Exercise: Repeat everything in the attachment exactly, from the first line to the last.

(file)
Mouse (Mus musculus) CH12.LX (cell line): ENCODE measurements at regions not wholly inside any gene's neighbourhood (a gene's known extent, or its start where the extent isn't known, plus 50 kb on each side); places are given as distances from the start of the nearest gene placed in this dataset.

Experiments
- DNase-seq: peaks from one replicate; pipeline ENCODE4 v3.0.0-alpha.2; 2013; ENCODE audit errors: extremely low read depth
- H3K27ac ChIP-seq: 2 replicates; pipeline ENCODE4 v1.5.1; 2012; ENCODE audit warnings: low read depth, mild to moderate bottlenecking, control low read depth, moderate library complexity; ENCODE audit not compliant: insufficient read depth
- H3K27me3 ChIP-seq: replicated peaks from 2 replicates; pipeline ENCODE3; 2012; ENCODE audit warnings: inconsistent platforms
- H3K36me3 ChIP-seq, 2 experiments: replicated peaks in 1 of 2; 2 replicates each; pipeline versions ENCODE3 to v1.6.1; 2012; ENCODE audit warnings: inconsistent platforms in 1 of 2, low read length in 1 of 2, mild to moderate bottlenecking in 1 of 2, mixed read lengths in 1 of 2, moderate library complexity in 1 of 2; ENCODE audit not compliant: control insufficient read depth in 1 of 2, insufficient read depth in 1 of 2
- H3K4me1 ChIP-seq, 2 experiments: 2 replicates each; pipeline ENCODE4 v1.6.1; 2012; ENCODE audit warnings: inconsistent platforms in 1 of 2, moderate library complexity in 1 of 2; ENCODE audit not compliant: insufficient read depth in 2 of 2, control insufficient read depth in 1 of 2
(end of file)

Mouse (Mus musculus) CH12.LX (cell line): ENCODE measurements at regions not wholly inside any gene's neighbourhood (a gene's known extent, or its start where the extent isn't known, plus 50 kb on each side); places are given as distances from the start of the nearest gene placed in this dataset.

Experiments
- DNase-seq: peaks from one replicate; pipeline ENCODE4 v3.0.0-alpha.2; 2013; ENCODE audit errors: extremely low read depth
- H3K27ac ChIP-seq: 2 replicates; pipeline ENCODE4 v1.5.1; 2012; ENCODE audit warnings: low read depth, mild to moderate bottlenecking, control low read depth, moderate library complexity; ENCODE audit not compliant: insufficient read depth
- H3K27me3 ChIP-seq: replicated peaks from 2 replicates; pipeline ENCODE3; 2012; ENCODE audit warnings: inconsistent platforms
- H3K36me3 ChIP-seq, 2 experiments: replicated peaks in 1 of 2; 2 replicates each; pipeline versions ENCODE3 to v1.6.1; 2012; ENCODE audit warnings: inconsistent platforms in 1 of 2, low read length in 1 of 2, mild to moderate bottlenecking in 1 of 2, mixed read lengths in 1 of 2, moderate library complexity in 1 of 2; ENCODE audit not compliant: control insufficient read depth in 1 of 2, insufficient read depth in 1 of 2
- H3K4me1 ChIP-seq, 2 experiments: 2 replicates each; pipeline ENCODE4 v1.6.1; 2012; ENCODE audit warnings: inconsistent platforms in 1 of 2, moderate library complexity in 1 of 2; ENCODE audit not compliant: insufficient read depth in 2 of 2, control insufficient read depth in 1 of 2